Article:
At the hearing in this proceeding, respondent's representative acknowledged that the CSE, despite having failed to make any recommendation for the 1993-94 school year, was aware of the child. Indeed, the record reveals that the CSE's triennial evaluation of the child was performed in January, 1994. In March, 1994, one of respondent's educational evaluators formally observed the child in his class at the Stephen Gaynor School. In April, 1994, the child's private school teacher provided the CSE with information about the child's then current levels of performance.
On April 26, 1994, the CSE recommended that the child be enrolled in respondent's modified instructional services-I (MIS-I) program, with individual counseling once per week, for the 1994-95 school year. However, respondent did not advise petitioner that it had a specific placement for the child in a MIS-I class in P. 144, until July 11, 1994. Respondent has conceded that its placement offer for the 1994-95 school year was untimely. Petitioner, who had reserved a place for her child at the Stephen Gaynor School for the 1994-95 school in March, 1994, re-enrolled the child in that school for the 1994-95 school year. She returned her copy of the notice of recommendation to respondent, with the notation that she did not agree with the placement offer. She requested that the recommended related service (counseling) be provided to the child at the Stephen Gaynor School. Petitioner did not immediately challenge respondent's untimely placement offer.
On February 8, 1995, petitioner's attorney spoke to a parent's group of the Stephen Gaynor School about various matters, including their right, under certain circumstances, to be reimbursed for their expenditures for tuition. Petitioner testified at the hearing that she was unaware of the possibility of obtaining tuition reimbursement, prior to February 8, 1995. Petitioner retained the attorney. On February 23, 1995, the attorney requested that an impartial hearing be held. A hearing was held on March 17, 1995. No testimony was taken, and very little written evidence was introduced at the hearing. In essence, petitioner's attorney, the CSE's representative, and the hearing officer engaged in a brief colloquy about the issues.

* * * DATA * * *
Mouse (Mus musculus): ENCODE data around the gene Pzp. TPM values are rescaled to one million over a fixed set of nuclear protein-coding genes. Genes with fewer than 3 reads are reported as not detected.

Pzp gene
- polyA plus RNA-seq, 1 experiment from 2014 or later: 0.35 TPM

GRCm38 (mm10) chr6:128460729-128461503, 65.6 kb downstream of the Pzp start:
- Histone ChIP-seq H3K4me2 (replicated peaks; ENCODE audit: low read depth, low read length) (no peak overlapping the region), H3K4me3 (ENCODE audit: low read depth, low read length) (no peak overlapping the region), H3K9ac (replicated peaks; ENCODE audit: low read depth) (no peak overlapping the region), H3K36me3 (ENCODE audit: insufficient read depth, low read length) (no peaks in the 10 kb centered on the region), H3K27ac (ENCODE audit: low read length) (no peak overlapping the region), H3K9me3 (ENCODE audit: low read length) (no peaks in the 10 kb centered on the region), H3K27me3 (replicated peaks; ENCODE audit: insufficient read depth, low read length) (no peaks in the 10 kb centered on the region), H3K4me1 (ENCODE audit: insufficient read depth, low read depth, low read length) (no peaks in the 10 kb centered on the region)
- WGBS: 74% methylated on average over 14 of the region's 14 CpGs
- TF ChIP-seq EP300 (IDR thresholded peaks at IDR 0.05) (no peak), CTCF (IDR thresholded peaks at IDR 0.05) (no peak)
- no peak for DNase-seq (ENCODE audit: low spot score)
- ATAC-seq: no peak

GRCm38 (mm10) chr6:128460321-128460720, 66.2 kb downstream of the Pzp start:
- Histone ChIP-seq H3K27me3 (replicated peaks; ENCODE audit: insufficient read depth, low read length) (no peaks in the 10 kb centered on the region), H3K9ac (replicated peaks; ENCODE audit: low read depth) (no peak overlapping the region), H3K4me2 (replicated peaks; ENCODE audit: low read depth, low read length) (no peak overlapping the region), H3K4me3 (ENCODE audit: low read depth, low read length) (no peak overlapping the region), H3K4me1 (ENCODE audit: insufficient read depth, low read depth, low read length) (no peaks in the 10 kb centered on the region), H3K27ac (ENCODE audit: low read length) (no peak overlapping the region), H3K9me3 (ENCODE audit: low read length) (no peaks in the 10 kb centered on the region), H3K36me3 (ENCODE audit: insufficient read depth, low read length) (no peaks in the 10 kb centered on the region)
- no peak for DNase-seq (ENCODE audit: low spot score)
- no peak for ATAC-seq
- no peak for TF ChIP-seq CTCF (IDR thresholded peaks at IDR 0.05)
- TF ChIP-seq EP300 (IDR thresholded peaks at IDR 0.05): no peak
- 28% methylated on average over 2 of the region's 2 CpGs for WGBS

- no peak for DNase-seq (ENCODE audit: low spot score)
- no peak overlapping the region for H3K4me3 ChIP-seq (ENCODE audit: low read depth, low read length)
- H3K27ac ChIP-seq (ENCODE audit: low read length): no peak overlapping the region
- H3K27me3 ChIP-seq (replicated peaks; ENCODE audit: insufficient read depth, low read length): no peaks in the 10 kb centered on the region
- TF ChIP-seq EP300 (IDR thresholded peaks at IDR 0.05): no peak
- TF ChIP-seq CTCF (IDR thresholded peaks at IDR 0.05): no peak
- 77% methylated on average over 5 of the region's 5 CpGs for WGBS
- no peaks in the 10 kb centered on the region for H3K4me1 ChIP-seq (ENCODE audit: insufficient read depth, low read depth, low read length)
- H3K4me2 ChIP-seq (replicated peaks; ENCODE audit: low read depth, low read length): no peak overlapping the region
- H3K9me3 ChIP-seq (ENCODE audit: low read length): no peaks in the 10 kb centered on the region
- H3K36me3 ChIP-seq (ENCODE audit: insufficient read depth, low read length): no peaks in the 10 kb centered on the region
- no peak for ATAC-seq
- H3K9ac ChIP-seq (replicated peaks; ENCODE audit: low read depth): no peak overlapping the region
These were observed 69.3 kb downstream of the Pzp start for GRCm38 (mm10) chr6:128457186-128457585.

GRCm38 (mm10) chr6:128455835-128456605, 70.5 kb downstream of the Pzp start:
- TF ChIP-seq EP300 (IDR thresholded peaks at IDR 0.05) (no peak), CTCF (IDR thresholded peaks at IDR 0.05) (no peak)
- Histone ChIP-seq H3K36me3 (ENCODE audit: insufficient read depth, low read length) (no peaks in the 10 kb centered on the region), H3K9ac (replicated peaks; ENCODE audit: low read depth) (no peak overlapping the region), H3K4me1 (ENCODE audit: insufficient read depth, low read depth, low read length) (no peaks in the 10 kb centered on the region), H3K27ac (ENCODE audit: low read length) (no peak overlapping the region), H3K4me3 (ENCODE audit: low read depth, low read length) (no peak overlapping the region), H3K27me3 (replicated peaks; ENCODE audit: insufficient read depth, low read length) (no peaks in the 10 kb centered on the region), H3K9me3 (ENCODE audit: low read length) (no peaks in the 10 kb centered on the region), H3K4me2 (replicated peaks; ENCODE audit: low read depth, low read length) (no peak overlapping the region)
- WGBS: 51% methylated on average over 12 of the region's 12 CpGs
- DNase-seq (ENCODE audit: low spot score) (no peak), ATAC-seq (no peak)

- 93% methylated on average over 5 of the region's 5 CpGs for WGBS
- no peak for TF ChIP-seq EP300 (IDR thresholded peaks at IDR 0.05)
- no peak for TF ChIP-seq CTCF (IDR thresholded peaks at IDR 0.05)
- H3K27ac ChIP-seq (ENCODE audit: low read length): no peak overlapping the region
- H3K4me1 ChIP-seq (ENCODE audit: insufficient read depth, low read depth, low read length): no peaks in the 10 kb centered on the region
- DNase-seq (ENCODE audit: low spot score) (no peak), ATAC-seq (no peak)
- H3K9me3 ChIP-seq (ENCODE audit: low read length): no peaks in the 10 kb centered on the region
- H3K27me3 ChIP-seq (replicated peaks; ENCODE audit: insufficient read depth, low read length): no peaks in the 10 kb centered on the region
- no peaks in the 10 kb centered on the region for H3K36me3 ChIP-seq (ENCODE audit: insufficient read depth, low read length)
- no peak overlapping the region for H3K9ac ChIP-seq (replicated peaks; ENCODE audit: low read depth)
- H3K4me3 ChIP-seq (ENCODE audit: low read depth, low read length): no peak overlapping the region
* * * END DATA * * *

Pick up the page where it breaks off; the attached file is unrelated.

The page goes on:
In his decision, which was dated April 10, 1995, the hearing officer found that the Board of Education had failed to offer an appropriate placement for the child in either the 1993-94 or 1994-95 school year, and that the Stephen Gaynor School had been appropriate for the child during both school years. The hearing officer rejected the Board of Education's contention that petitioner's claim for tuition during the 1993-94 school year was untimely. He held that the Board of Education was responsible for reimbursing petitioner for most of her tuition expenditures for the 1993-94 school year and all of the 1994-95 school year.